Within 30 minutes of her dismissal, Alba began publicizing her criticisms on Facebook. She later created a website where she uploaded videos, photos, and sanctuary records. She says her aim is to pressure Project Chimps into making changes. “I have a year’s worth of meticulous documentation, and this is now my full-time job,” Alba wrote on Facebook on April 1. The documents and her public claims are the basis of the June 1 lawsuit Project Chimps filed against her.
In an email to National Geographic on June 7, Wagman said that some of Alba’s documents were “illegally obtained” from a hack of the Project Chimps Dropbox account. Alba denies hacking the account.
Wagman asserted in his email that “virtually all of our detractors’ claims have been disproven by outside agencies, independent investigations, and reviews by experienced chimpanzee veterinarians who have reviewed and approved of everything that our accusers claim is cruel and unacceptable treatment.”
GFAS, the accrediting body that sets operating and welfare standards for wildlife sanctuaries, declined to share with National Geographic past inspection reports for Project Chimps. But in a statement, GFAS says its recent recommendations, which the sanctuary agreed to implement by August 1, would “serve to further enhance individualized animal care and enrichment protocols; human and animal safety; and facility renovations and maintenance.”
GFAS said it will then conduct a follow-up inspection and that Project Chimps has retained its accreditation “throughout this investigation.”
The U.S. Department of Agriculture (USDA), which routinely inspects facilities to enforce the Animal Welfare Act, has checked on Project Chimps five times since the sanctuary opened, noting minor infractions. The most recent USDA inspection, on January 9, reported no problems.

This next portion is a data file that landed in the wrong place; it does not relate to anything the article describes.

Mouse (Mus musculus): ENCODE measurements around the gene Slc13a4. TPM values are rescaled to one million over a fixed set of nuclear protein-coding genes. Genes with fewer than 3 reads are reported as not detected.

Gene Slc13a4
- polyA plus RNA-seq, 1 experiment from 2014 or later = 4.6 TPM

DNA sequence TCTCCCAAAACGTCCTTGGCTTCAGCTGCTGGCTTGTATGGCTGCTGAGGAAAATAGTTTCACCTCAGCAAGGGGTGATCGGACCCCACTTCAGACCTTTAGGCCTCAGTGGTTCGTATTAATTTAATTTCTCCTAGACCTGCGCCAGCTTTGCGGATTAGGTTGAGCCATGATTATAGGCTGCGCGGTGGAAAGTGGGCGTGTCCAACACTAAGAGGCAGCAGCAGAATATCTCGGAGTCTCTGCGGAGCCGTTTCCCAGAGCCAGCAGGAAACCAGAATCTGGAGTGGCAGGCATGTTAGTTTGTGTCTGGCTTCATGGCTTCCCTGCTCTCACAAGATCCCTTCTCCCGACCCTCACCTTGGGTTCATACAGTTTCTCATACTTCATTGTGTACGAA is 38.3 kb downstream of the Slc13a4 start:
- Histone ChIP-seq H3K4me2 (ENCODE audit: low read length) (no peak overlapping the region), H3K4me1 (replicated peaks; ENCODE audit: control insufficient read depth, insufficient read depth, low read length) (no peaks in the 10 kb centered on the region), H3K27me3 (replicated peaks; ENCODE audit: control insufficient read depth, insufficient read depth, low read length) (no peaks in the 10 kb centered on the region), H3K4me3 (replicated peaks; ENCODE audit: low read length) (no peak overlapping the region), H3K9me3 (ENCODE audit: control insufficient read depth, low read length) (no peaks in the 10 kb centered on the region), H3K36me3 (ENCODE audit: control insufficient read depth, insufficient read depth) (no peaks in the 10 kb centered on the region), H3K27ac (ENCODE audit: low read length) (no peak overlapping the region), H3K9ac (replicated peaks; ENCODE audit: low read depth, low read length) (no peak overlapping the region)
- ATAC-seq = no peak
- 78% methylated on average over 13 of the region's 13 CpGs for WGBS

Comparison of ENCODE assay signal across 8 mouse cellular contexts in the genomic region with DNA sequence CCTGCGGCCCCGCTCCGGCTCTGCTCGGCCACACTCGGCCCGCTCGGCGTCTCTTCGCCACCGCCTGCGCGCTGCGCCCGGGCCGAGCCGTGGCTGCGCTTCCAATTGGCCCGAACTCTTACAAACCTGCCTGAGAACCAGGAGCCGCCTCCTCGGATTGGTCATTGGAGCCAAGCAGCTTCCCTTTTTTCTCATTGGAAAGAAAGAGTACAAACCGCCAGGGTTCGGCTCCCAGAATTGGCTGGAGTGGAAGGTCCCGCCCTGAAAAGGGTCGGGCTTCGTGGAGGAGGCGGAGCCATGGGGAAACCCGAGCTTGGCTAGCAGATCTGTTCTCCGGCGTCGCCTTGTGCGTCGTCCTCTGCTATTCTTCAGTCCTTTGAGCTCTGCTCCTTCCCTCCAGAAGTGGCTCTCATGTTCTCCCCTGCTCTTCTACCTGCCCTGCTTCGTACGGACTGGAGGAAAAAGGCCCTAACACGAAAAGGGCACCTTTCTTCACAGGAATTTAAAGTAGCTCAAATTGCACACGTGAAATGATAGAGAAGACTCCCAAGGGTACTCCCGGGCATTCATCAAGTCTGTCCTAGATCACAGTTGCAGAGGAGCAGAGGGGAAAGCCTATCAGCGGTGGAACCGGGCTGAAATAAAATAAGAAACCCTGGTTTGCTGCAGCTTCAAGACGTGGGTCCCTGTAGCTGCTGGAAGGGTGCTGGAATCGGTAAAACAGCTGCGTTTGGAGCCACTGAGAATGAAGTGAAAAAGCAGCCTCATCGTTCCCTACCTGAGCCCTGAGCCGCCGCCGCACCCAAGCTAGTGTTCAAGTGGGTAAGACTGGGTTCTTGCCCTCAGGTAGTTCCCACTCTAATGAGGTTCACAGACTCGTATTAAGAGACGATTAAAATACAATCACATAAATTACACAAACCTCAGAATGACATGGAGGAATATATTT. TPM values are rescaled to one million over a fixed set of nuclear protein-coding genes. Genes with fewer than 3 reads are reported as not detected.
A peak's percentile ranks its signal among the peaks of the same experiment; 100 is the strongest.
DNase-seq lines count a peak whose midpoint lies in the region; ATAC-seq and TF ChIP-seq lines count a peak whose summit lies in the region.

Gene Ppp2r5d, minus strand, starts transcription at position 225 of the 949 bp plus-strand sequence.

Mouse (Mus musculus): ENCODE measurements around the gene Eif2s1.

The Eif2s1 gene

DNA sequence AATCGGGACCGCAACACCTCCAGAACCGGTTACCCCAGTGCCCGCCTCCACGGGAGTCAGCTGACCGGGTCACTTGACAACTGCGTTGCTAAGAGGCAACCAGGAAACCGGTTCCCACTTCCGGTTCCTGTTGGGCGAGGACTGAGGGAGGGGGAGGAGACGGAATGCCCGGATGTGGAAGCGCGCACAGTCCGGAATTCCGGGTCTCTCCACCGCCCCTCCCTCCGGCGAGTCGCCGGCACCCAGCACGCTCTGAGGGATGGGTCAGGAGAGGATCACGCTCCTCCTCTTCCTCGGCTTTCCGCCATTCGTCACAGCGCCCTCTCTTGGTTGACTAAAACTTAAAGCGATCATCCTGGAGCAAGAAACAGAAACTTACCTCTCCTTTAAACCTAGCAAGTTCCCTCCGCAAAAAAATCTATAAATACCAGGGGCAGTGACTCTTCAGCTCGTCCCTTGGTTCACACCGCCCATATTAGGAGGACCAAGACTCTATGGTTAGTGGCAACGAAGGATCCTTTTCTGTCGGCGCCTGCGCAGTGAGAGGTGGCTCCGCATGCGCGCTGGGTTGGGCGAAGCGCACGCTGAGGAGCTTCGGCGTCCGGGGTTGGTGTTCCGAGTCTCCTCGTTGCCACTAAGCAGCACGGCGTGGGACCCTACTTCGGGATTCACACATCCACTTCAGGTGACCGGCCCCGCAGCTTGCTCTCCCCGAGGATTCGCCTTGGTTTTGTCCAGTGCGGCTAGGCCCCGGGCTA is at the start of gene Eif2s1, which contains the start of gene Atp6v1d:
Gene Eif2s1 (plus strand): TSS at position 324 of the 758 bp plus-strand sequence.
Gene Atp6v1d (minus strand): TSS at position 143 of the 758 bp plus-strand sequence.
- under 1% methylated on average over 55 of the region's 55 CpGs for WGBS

But a former chimp caregiver who resigned from Project Chimps and spoke on condition of anonymity because she fears retaliation says the January USDA inspection took only two hours—not nearly enough time, she believes, for a thorough check of the facility’s acreage and the 79 chimps it had at the time. Crumpacker says the inspection lasted three or four hours, and the inspector saw every chimp, looked over log books in each building, reviewed protocols, and visited the vet clinic, kitchen, enrichment storage room, and hay storage area. Both the inspector, Carla Thomas, and the USDA spokesperson, Andre Bell, declined to comment on the inspection.
In recent years, USDA oversight has been “at a record low,” according to the Humane Society. Animal welfare groups also have criticized the USDA for issuing fewer citations than in previous years under the Animal Welfare Act of 1966, a law that regulates the handling of animals.
Out of the lab
The year after the NIH announced chimpanzees would be retired from research, Project Chimps announced it had agreed to take all 220 retired chimps from the University of Louisiana at Lafayette’s New Iberia Research Center (NIRC), which still breeds and carries out biomedical research on other primates. NIRC doesn’t provide specific information about the experiments on its chimps, but according to Project Chimps, the animals may have been used for studies on human locomotion, hepatitis testing, and vaccine development.
The first nine retirees arrived at Project Chimps from NIRC in September 2016. The sanctuary hopes to accept the remaining 125 chimps by 2023, and Crumpacker says as many as 10 are expected this fall.